This at once disposes of the popular interpretation which regards these seven mountains as referring to the seven hills on which the city of Rome was built. The Holy Spirit expressly tells us that the seven mountains are (represent) seven kings.2
The punctuation of the AV. in this verse is very faulty. Verse 9 should end with the word “wisdom,” and the remainder of the verse should form part of the tenth verse. The explanation of the angel would not then have been cut in two, and interpreted separately as is commonly the case; and the “seven mountains” would not have been treated independently of the clause which goes on to further explain what they signify. The “seven mountains” are, according to this, “seven kings.” It does not say that “there are seven kings” over and above, and beside the “seven mountains;” but that the “seven mountains are (i.e., represent) seven kings.” . . . These mountains, then, are no mere heaps of earth or rocks, but “kings.” . . . For interpreters to take these literally as “mountains,” in the midst of a context which the same interpreters take to be symbolic; and in the face of the interpretation actually given by the angel that “they are seven kings,” is to play fast and loose with the word of prophecy.3Rather than identifying these seven kings (which are seven heads) with seven historic kingdoms, some aspire to find fulfillment of John’s vision in the events of first-century Rome. Most frequently, preterist interpreters attempt to pick kings in such a way that Nero can be said to fulfill the predictions concerning The Beast. In doing so, they overlook inconsistencies in counting kings:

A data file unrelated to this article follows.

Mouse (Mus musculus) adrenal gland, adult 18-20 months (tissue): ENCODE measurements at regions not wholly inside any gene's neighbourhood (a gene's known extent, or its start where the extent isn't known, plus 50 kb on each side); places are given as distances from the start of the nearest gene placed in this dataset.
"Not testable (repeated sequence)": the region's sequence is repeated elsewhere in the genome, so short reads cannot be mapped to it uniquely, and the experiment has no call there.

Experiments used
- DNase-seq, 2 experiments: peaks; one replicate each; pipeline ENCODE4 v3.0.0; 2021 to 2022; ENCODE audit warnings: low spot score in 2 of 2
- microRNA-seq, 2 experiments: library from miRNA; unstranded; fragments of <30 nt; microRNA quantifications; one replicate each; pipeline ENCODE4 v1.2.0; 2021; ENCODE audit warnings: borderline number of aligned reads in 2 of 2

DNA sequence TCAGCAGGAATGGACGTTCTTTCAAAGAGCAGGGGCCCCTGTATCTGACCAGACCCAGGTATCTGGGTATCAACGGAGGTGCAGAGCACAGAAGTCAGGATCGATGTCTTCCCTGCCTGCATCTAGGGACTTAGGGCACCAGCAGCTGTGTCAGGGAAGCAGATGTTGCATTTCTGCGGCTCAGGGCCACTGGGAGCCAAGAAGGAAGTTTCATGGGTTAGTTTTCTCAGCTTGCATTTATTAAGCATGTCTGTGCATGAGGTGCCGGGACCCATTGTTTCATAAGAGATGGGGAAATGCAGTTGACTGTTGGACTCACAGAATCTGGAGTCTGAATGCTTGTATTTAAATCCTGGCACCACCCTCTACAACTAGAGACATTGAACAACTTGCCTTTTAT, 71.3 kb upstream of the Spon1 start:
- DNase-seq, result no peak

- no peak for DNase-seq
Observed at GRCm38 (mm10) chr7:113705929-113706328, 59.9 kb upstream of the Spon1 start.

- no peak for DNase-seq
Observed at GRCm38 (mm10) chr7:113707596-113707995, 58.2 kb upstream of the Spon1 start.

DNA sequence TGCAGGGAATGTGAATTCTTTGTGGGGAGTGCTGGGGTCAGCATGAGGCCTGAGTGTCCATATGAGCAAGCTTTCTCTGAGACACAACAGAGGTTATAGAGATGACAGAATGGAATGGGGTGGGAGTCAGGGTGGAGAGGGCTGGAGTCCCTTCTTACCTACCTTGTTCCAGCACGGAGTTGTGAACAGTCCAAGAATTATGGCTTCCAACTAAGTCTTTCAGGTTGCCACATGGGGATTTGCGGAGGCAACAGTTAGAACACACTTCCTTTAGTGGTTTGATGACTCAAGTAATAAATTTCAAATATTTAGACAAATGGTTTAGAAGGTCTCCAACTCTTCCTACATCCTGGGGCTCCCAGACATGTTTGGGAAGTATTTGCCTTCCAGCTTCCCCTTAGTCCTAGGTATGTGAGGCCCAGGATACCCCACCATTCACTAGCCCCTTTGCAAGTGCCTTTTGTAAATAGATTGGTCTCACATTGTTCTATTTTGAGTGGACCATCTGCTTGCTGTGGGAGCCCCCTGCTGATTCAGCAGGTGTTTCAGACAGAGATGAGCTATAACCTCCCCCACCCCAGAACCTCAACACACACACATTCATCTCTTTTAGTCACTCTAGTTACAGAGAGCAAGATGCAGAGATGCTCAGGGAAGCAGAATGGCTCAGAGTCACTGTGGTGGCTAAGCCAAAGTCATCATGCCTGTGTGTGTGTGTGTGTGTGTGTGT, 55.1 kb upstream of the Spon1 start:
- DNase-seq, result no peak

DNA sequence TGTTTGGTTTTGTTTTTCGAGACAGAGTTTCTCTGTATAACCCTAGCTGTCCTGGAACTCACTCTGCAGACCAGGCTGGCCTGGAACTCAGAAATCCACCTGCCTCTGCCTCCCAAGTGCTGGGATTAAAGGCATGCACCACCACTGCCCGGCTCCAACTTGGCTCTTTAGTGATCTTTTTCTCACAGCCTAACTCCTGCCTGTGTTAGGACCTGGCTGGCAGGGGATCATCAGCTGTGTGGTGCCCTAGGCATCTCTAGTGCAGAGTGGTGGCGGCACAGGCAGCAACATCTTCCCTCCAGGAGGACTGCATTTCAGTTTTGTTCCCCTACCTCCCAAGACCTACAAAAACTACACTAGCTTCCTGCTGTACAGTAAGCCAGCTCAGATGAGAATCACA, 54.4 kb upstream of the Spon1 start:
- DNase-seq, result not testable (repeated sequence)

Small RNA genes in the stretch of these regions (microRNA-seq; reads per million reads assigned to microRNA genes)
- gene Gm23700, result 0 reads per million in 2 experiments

To be sure there have been many attempts to fit the date of Revelation . . . into the emperor lists of the first century. . . . But immediately there are admitted problems. Where do we begin—with Julius Caesar or Caesar Augustus? Are we to exclude Galba, Otho, and Vitellius who had short, rival reigns? If so, how can they be excluded except on a completely arbitrary basis? A careful examination of the historic materials yields no satisfactory solution. If Revelation were written under Nero, there would be too few emperors; if under Domitian, too many. The original readers would have had no more information on these emperor successions than we do, and possibly even less. How many Americans can immediately name the last seven presidents? Furthermore, how could the eighth emperor who is identified as the beast also be one of the seven (Rev. 17:11+)?4For a more in-depth discussion of the problems of correlating these kings with early Rome, see Beale.5 five have fallen